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Fick’s Law of Diffusion

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Last updated date: 28th May 2024
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What is Fick’s Law of Diffusion?

Fick’s law of diffusion tells that the  diffusion processes movement of molecules from higher concentration to lower concentration region. A diffusion process that obeys Fick’s laws is called normal diffusion or Fickian diffusion. A diffusion process that does not obey Fick’s laws is known as Anomalous diffusion or non-Fickian diffusion. 


There are two laws are semiconductors i.e. Fick’s first law is used to derive Fick’s second law which is similar to the diffusion equation. According to Fick’s law of diffusion, “The molar flux due to diffusion is proportional to the concentration gradient”. The rate of change of concentration of the solution at a point in space is proportional to the second derivative of concentration with space.

 

Fick’s First Law

Movement of solute from higher concentration to lower concentration across a concentration gradient.


\[ J=−D \frac{d\phi} {dx} \]


Where,


J: diffusion flux


D: diffusivity


\[\phi\] : concentration


x: position


Fick's Second Law of Diffusion

The second diffusion law of Fick is a linear equation with the dependent variable being the concentration of the chemical species under consideration. The spread of each chemical species occurs independently. These properties make it simple to simulate numerically the mass transport systems described in Fick 's second law.


When modeling diffusion, it is often a good idea to start with the assumption that all diffusion coefficients are equal and independent of temperature, pressure, etc. Such simplification guarantees the linearity of mass transport equations in the modeled domain and also allows for easier correlations with known analytical limits. This assumption can be relaxed once the behavior of the system with all the same coefficients of diffusion is well understood.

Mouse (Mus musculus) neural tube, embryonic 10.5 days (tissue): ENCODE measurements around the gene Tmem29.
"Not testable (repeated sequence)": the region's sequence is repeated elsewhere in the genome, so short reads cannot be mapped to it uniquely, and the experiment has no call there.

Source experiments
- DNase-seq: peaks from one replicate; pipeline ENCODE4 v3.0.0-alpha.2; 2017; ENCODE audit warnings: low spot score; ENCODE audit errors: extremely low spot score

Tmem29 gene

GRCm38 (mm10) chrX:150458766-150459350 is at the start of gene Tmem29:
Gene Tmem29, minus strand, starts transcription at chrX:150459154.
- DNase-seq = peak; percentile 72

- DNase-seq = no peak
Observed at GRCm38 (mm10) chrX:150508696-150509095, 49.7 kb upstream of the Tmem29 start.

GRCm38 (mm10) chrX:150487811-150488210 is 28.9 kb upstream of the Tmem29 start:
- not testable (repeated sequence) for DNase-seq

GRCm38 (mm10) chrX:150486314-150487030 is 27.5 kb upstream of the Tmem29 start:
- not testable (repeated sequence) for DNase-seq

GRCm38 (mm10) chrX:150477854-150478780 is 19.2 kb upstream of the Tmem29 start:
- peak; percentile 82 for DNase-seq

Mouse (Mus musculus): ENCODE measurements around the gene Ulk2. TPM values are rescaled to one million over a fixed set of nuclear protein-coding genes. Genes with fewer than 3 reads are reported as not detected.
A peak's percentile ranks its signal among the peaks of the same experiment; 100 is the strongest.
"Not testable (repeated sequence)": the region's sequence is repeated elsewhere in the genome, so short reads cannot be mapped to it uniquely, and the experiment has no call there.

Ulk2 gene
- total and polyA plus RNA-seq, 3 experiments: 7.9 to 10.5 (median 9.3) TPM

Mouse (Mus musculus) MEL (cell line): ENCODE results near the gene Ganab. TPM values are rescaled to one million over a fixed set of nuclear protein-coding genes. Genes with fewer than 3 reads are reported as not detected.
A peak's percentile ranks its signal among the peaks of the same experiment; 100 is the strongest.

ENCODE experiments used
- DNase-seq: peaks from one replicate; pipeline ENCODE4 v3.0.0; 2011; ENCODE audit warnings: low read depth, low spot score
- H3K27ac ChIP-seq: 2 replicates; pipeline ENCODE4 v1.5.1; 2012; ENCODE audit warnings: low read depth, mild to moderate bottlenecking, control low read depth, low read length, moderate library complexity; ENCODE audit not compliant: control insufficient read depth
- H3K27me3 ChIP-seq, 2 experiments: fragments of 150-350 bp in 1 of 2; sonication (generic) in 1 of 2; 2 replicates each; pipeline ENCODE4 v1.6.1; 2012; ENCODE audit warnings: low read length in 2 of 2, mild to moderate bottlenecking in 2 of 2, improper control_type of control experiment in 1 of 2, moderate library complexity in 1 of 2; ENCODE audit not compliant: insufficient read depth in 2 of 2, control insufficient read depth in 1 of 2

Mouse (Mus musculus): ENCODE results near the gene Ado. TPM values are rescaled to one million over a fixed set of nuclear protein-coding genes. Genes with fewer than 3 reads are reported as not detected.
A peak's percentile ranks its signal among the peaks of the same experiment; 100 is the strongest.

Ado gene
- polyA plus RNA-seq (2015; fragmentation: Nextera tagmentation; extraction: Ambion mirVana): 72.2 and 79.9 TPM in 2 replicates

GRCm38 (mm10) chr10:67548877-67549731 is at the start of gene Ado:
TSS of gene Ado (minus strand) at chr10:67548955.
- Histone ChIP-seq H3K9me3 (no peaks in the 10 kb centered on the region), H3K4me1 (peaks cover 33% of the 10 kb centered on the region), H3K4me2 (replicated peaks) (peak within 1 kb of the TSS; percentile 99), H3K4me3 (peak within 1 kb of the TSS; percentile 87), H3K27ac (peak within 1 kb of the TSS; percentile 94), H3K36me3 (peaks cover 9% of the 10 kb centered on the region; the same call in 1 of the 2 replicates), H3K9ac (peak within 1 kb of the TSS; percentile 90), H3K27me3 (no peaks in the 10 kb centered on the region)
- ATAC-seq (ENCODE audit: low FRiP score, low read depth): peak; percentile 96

The dimensional study of Fick 's second law shows that there is a fundamental relationship in diffusive processes between the time elapsed and the square of the period over which the diffusion takes place. Understanding this relationship is very important for precise numerical simulation of diffusion.

 

Fick’s Second Law

Prediction of change in concentration along with time due to diffusion.


\[\frac{\partial{\phi}}{\partial{t}}\]= D \[\frac{\partial^{2}\phi}{\partial x^{2}} \]


Where,


D: diffusivity


t: time


x: position


\[\phi\] : concentration

 

Multi-Component Diffusion

In the case of condensed liquids or gas mixtures where more than one chemical species is present in large mass fractions, the coefficient of diffusion can no longer be viewed as constant or composition-independent. The interaction of molecules of different species with each other is too prevalent for a physical description to ignore these intermolecular dependencies. The coefficient of diffusion thus becomes a tensor and the equation for diffusion is modified to link the mass flux of one chemical species to the concentration gradients of all chemical species present. The requisite equations are formulated as the Maxwell-Stefan distribution description. They are often used to describe gas mixtures, such as syngas in a reactor, or the mixture of oxygen, nitrogen, and water in a fuel cell cathode.


In Maxwell-Stefan diffusion, the rational choice of dependent variables is not species concentrations, but species mole or mass fractions (xi and ωi respectively). 


The diffusive mass flux of each species is, in turn, expressed on the basis of mole gradients or mass fractions using Dik multi-component diffusion coefficients. They are symmetrical so that the n-component system requires n(n-1)/2 Independent coefficients to parameterize the diffusion rate of its components. Such amounts are often unknown for four-component or more complex mixtures. Simplifications can be applied to Maxwell-Stefan equations in order to use the equivalent Fick law diffusivity. Systems, most often, involving concentrated mixtures require convection and retention of momentum (fluid flow) to be resolved by diffusion.